Ideally, kids would attend both, since on Friday we will take time to make introductions, and participants will have a chance to meet other kids with OCD. We will also talk about how anxiety works and we will start kicking OCD’s butt. Saturday will be different in that it will be more exposure-based, meaning kids will get practical, hands-on experience facing their OCD fears.
Where will you be during the workshop?
Our assigned conference room will be “home base,” but we will be taking kids around the hotel as well. This will help kids practice their new skills in different situations. However, we will not leave the hotel premises.
What kinds of activities will my child be participating in?
We will be doing a lot of symptom-related games that get children comfortable talking about OCD and help develop new coping skills. The core of the program, though, will be exposure. Exposures entail encouraging children to face their fears related to symptoms. This may mean getting germy, talking about getting sick, or going to the hotel bathroom and touching a sink. The wonderful thing about group-based activities is that there are others who have similar concerns. Doing these exposures together will help children see that others share similar concerns, and they can learn how to apply the skills to their own symptoms.
Who will be leading the workshop?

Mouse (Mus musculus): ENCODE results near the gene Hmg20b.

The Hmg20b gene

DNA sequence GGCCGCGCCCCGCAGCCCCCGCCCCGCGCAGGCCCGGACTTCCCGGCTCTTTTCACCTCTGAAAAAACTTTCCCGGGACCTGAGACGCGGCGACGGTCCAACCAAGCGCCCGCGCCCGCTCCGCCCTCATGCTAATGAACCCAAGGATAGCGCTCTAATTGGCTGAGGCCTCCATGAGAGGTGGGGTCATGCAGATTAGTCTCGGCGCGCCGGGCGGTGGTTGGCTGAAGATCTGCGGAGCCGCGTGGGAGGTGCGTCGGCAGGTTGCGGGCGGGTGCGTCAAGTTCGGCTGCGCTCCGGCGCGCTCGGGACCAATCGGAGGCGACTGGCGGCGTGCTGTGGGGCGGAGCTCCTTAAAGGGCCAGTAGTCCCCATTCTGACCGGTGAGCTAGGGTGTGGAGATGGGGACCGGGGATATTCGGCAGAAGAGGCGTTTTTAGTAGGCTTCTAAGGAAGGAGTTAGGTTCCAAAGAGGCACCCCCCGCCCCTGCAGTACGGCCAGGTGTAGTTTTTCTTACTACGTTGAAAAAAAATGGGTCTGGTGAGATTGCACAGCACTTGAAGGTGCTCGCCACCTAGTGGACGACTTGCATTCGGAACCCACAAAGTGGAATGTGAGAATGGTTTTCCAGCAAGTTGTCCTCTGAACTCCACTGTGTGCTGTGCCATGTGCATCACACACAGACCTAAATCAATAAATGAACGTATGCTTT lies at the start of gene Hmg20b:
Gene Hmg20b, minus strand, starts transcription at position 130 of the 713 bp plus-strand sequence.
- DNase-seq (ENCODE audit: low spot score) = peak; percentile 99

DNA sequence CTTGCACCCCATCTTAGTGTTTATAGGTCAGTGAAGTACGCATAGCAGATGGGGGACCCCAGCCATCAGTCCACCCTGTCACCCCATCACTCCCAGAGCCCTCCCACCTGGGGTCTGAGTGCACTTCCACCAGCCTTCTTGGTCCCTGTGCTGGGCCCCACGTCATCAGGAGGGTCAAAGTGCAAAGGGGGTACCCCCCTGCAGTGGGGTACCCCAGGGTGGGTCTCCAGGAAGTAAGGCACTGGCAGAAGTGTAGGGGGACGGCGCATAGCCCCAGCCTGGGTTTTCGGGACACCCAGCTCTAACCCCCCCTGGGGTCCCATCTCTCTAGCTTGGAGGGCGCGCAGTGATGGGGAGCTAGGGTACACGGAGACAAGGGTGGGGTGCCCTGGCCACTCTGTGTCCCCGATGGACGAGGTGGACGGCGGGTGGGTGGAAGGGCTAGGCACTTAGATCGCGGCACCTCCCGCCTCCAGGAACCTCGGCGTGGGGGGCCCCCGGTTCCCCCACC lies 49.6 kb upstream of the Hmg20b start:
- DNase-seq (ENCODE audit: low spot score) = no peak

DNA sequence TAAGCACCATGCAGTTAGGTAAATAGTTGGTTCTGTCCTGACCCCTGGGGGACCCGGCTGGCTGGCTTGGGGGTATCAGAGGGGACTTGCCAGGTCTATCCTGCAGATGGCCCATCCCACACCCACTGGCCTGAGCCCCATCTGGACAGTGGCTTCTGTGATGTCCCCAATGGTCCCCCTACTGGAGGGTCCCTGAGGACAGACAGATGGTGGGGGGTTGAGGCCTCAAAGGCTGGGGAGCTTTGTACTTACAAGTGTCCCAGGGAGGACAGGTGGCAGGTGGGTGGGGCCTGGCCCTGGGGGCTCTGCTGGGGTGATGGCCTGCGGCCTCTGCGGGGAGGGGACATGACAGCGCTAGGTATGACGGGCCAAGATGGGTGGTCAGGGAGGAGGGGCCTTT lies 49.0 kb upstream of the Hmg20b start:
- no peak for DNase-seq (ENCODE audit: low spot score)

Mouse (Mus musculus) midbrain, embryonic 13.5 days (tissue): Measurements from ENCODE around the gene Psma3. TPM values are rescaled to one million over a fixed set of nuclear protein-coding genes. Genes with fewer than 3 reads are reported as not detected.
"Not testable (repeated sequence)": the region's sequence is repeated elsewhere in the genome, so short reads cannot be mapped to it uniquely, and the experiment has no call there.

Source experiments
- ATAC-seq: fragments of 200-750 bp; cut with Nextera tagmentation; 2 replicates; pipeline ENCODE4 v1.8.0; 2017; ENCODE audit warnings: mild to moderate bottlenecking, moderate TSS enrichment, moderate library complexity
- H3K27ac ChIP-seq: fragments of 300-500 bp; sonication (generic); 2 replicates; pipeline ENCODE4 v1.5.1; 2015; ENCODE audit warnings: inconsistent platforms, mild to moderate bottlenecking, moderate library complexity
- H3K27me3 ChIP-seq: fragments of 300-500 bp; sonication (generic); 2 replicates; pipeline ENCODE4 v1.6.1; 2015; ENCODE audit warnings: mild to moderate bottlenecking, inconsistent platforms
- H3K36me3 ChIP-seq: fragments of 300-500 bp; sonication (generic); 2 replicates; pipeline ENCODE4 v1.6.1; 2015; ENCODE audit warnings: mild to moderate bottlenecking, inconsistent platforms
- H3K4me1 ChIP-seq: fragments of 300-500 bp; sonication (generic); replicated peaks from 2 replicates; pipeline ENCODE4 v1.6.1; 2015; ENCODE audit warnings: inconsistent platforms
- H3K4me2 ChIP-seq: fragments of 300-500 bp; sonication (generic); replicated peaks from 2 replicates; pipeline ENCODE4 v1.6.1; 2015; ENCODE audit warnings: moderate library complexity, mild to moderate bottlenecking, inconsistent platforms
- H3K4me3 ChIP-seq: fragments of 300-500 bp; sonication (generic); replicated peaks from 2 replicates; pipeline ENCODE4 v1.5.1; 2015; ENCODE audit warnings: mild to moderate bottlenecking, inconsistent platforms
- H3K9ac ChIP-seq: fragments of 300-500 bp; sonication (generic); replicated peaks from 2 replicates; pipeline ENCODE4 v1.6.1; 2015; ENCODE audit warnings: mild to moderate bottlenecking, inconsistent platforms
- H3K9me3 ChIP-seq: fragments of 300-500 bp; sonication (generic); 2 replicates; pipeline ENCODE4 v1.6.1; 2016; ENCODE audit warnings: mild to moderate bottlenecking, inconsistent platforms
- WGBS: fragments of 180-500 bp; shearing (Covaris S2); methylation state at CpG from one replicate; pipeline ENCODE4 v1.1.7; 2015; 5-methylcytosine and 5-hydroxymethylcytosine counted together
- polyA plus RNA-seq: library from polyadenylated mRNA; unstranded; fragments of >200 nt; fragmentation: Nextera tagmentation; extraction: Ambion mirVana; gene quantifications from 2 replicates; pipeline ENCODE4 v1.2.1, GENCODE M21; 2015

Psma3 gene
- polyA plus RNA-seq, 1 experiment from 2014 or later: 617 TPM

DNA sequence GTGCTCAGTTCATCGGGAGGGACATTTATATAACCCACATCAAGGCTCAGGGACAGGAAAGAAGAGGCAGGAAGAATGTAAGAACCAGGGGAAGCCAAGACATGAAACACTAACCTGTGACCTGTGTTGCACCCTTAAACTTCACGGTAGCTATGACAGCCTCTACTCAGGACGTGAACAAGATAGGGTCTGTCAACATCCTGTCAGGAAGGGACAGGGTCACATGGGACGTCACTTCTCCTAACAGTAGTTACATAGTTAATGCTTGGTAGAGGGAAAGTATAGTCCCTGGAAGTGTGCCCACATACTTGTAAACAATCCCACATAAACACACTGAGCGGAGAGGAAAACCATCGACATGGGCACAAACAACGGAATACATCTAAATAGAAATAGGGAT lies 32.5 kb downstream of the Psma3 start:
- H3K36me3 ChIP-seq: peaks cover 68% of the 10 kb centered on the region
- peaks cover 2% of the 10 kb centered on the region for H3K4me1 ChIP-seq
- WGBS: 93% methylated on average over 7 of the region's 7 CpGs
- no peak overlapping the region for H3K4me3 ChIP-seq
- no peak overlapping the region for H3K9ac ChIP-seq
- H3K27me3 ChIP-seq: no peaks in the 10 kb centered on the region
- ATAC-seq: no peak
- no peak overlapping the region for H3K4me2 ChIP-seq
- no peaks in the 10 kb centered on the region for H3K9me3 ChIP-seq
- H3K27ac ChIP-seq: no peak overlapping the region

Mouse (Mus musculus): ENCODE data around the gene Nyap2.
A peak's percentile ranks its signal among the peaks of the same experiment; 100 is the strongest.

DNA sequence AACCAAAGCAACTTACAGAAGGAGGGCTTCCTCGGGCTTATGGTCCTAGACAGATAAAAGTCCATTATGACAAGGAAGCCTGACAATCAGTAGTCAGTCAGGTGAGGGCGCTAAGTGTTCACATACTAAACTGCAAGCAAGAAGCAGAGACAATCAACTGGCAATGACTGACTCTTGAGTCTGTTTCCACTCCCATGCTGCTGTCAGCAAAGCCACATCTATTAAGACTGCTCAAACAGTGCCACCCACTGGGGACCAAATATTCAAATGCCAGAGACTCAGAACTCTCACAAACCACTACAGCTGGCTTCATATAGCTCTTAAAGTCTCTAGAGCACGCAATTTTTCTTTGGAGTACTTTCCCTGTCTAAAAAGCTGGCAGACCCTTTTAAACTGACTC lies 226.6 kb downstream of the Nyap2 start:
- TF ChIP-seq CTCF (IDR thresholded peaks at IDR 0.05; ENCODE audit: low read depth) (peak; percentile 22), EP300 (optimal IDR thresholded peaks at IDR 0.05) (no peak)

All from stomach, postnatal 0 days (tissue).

Jerry Bubrick, PhD, and Rachel Busman, PsyD, will lead the workshop. We will also have a team that specializes in pediatric anxiety treatment and other skilled staff to help where needed.
What kinds of things will my child learn?
We will be learning about OCD, anxiety, and exposure. Your child is likely to gain a better understanding of what is going on when OCD starts nagging and learn what to do in those situations. Your child will also take part in exposures, which will be a carefully controlled and monitored hands-on experience for her/him to interact directly with whatever causes his/her anxiety. This will help teach your child that he/she can do it and that he/she has the ability to overcome OCD-related fears! Lastly, the group format will help show children that they are not alone and that others share similar fears. This has been shown to have a positive impact on self-esteem and confidence in the ability to overcome symptoms.